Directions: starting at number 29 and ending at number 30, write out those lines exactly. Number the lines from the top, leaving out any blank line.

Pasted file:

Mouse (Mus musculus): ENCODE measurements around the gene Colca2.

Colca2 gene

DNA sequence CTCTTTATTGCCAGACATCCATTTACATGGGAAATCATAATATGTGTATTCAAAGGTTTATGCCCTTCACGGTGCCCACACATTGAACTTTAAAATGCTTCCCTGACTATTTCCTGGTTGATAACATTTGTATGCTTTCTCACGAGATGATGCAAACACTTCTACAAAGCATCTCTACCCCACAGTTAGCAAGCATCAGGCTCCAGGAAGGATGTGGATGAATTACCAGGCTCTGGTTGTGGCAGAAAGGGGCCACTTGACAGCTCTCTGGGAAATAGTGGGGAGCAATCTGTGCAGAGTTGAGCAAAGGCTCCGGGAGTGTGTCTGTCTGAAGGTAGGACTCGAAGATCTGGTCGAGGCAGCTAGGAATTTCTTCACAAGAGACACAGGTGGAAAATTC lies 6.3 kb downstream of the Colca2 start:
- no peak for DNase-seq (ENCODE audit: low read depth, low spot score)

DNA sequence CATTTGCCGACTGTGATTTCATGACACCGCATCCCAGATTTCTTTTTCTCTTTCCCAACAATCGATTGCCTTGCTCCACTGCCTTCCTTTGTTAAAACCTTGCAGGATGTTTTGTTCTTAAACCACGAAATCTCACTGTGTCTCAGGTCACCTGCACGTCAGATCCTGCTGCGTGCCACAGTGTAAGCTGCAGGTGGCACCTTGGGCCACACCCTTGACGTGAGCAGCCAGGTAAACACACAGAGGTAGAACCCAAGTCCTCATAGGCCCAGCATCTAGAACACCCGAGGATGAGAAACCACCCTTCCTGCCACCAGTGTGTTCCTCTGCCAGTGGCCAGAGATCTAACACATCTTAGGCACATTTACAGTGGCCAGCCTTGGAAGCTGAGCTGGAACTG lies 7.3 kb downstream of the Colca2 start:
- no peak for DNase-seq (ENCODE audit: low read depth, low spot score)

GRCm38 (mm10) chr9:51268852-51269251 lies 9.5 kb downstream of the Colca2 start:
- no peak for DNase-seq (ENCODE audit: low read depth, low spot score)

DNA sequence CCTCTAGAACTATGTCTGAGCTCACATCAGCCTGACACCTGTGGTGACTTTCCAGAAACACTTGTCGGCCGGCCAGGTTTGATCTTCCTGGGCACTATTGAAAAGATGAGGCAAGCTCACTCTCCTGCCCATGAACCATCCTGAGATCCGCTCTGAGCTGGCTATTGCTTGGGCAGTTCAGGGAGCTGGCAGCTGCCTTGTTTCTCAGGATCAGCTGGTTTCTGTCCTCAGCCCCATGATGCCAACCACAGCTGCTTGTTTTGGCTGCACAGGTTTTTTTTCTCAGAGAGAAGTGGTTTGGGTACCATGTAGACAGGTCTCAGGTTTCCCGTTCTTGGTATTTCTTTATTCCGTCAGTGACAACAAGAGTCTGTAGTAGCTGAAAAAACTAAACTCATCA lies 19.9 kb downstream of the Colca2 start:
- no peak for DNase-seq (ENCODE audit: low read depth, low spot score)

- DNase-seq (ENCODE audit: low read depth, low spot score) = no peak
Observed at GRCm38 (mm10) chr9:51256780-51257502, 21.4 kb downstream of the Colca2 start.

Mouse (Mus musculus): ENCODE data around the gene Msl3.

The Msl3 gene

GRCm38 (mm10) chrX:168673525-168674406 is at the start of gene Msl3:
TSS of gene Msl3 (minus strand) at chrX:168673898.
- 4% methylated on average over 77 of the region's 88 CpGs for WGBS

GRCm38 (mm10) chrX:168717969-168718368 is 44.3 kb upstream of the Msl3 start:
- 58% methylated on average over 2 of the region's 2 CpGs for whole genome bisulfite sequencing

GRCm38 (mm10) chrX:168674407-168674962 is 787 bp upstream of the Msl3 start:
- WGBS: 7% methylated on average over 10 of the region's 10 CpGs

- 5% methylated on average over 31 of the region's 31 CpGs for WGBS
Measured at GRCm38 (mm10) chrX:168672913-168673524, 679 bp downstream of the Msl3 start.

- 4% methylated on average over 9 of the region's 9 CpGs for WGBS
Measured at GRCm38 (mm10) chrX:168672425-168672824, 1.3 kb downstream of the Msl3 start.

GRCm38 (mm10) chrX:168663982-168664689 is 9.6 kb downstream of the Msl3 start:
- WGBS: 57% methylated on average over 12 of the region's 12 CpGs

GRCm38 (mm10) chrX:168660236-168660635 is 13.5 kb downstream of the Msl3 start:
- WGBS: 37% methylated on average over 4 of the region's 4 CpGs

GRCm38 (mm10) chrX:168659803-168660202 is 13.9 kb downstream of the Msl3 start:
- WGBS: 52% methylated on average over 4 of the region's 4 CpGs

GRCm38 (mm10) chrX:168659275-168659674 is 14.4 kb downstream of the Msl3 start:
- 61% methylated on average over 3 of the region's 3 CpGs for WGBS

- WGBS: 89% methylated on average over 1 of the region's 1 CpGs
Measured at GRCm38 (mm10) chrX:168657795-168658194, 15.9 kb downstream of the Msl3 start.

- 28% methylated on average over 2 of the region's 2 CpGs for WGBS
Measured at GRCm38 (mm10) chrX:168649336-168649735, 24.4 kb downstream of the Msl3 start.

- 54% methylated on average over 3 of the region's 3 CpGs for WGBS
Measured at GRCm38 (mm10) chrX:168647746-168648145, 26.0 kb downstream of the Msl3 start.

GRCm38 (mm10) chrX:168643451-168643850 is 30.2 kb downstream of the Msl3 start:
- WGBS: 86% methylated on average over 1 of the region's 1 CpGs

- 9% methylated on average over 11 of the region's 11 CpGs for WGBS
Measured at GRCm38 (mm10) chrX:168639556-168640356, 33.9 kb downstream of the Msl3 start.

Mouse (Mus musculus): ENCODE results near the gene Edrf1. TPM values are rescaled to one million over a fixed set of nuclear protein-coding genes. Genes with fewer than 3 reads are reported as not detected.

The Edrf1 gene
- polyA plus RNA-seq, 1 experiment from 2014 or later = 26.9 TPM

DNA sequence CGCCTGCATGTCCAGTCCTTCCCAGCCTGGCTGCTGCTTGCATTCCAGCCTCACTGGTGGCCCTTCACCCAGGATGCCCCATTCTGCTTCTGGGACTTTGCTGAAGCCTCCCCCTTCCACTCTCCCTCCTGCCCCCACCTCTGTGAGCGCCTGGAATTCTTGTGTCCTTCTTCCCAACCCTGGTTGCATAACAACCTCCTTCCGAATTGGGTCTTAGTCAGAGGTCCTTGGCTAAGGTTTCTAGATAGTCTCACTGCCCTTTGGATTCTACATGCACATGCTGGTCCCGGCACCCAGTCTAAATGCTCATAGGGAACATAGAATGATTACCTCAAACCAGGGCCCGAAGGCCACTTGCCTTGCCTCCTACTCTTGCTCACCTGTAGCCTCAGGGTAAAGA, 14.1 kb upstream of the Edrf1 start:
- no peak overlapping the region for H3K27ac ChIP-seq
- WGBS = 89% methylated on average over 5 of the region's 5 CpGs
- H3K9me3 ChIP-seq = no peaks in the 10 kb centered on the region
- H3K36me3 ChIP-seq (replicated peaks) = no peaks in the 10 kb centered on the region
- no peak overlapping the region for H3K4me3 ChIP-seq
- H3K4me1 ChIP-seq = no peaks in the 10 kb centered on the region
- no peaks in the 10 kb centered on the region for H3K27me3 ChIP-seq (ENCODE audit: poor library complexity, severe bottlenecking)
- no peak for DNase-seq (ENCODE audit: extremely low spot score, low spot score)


- WGBS: 37% methylated on average over 4 of the region's 4 CpGs

GRCm38 (mm10) chrX:168659803-168660202 is 13.9 kb downstream of the Msl3 start: